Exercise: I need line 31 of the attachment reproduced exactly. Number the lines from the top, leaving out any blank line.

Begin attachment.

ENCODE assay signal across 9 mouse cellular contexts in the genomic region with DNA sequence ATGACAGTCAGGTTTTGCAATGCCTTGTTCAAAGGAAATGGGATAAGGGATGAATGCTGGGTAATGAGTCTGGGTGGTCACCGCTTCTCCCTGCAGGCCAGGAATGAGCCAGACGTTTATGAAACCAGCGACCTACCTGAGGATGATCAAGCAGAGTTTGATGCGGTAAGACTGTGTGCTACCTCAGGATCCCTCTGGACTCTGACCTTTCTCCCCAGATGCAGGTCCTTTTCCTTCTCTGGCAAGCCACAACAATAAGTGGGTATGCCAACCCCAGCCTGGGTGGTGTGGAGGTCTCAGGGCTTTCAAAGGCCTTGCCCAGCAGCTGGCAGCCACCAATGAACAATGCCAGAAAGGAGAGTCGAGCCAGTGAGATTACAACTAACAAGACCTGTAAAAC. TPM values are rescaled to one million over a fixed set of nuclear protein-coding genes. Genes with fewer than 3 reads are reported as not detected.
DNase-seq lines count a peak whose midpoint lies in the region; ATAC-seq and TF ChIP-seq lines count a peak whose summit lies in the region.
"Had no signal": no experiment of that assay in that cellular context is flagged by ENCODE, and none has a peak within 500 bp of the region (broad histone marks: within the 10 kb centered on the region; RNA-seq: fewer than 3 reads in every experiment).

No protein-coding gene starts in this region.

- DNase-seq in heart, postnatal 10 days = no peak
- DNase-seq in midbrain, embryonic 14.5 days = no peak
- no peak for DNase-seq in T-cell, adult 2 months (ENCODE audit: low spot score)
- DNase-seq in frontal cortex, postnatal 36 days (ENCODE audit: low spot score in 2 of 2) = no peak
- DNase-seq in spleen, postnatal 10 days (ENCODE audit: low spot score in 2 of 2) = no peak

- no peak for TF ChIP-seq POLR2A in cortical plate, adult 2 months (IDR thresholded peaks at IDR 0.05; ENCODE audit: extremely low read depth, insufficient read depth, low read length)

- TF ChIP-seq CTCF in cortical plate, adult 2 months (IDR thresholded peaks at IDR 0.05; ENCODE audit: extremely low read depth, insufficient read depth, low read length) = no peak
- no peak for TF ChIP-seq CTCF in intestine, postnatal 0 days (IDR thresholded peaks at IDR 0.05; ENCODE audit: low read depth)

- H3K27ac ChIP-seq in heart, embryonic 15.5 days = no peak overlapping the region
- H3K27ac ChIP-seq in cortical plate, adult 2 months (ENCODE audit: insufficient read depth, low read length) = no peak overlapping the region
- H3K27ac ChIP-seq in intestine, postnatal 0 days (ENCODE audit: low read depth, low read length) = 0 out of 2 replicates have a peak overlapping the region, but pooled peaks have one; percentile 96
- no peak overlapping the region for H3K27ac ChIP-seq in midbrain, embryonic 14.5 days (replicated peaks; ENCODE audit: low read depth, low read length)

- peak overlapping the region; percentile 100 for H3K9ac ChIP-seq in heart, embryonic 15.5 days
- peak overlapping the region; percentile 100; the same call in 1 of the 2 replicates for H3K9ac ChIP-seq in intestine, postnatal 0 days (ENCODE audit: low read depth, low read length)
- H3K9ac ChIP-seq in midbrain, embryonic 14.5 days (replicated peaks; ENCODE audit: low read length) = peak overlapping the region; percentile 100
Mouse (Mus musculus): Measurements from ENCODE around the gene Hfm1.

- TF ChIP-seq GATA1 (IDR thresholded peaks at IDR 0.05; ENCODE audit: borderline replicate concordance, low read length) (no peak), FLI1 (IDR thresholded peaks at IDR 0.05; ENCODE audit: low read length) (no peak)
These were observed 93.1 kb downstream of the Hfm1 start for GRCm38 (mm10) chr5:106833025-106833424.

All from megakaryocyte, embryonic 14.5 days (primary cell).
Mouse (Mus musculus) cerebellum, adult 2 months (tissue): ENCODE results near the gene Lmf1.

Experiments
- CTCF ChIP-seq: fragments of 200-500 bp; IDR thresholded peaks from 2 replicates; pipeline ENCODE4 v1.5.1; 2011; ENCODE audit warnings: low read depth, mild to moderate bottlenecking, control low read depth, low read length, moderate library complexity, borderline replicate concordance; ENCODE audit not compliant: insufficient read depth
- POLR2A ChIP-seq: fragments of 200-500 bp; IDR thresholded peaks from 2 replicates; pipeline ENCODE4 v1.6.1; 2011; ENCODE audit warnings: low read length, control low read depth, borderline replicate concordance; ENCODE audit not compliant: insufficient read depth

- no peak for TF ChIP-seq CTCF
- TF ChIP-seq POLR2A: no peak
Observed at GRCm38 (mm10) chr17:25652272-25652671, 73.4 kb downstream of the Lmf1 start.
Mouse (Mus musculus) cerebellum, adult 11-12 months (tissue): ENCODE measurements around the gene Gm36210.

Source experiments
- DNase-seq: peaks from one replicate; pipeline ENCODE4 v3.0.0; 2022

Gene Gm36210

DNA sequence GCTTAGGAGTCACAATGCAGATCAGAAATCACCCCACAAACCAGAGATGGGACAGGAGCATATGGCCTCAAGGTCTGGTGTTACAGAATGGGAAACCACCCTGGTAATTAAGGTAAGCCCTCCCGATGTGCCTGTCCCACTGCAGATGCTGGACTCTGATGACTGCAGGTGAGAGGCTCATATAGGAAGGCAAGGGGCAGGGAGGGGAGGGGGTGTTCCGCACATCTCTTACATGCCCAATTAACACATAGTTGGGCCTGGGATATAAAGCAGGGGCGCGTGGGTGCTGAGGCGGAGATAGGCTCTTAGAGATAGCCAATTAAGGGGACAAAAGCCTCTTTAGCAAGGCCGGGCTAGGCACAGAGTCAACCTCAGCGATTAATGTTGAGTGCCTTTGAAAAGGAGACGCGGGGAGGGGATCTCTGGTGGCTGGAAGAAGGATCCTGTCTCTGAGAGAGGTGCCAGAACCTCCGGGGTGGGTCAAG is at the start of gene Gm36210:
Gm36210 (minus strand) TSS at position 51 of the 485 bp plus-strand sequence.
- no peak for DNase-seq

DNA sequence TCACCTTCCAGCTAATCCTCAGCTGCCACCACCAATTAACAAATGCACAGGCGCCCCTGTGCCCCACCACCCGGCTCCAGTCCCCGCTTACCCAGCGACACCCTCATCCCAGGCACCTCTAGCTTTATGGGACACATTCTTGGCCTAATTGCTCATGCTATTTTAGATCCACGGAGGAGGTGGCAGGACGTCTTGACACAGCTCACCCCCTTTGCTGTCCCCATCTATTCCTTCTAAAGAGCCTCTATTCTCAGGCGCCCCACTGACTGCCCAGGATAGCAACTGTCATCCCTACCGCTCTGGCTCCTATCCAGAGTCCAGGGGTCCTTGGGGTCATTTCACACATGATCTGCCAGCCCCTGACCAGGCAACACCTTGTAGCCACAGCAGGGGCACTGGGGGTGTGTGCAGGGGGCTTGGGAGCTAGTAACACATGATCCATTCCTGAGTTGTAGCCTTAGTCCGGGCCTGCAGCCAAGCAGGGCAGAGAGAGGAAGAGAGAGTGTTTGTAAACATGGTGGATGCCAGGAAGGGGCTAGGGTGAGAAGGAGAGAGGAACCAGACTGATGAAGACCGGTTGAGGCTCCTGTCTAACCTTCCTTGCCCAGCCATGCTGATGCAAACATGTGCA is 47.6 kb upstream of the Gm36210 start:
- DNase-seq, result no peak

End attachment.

Mouse (Mus musculus) cerebellum, adult 11-12 months (tissue): ENCODE measurements around the gene Gm36210.